5. Are there quotas for women (reserved seats) in, or quotas for women in candidate lists for, national parliament?
6. Do women and men have equal rights to confer citizenship to their spouses and their children?
Enforce and monitor
7. Does the law establish a specialized independent body tasked with receiving complaints of discrimination based on gender (e.g., national human rights institution, women’s commission, ombudsperson)?
8. Is legal aid mandated in criminal matters?
9. Is legal aid mandated in civil/family matters?
10. Does a woman’s testimony carry the same evidentiary weight in court as a man’s?
11. Are there laws that explicitly require the production and/or dissemination of gender statistics?
12. Are there sanctions for noncompliance with mandated candidate list quotas, or incentives for political parties to field women candidates in national parliamentary elections?
Area 2: Violence against women
13. Is there legislation on domestic violence that includes physical violence?
14. Is there legislation on domestic violence that includes sexual violence?
15. Is there legislation on domestic violence that includes psychological/emotional violence?
16. Is there legislation on domestic violence that includes financial/economic violence?
17. Have provisions exempting perpetrators from facing charges for rape if the perpetrator marries the victim after the crime been removed, or never existed in legislation?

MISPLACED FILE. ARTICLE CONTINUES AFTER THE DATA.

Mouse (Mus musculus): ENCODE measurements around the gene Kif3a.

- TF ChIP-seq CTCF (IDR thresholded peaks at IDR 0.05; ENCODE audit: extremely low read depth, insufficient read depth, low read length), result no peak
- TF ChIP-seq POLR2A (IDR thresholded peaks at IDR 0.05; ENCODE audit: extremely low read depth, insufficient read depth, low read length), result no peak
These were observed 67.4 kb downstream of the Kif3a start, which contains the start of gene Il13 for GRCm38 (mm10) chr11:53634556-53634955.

18. Have provisions reducing penalties in cases of so-called honour crimes been removed, or never existed in legislation?
19. Are laws on rape based on lack of consent, without requiring proof of physical force or penetration?
20. Does legislation explicitly criminalize marital rape or does legislation entitle a woman to file a complaint for rape against her husband or partner?
21. Is there legislation that specifically addresses sexual harassment?
Enforce and monitor
22. Are there budgetary commitments provided for by government entities for the implementation of legislation addressing violence against women by creating an obligation on government to provide budget or allocation of funding for the implementation of relevant programmes or activities?
23. Are there budgetary commitments provided for by government entities for the implementation of legislation addressing violence against women by allocating a specific budget, funding and/or incentives to support non-governmental organizations for activities to address violence against women?
24. Is there is a national action plan or policy to address violence against women that is overseen by a national mechanism with the mandate to monitor and review implementation?
Area 3: Employment and economic benefits
25. Does the law mandate nondiscrimination on the basis of gender in employment?
26. Does the law mandate equal remuneration for work of equal value?
27. Can women work in jobs deemed hazardous, arduous or morally inappropriate in the same way as men?
28. Are women able to work in the same industries as men?
29. Are women able to perform the same tasks as men?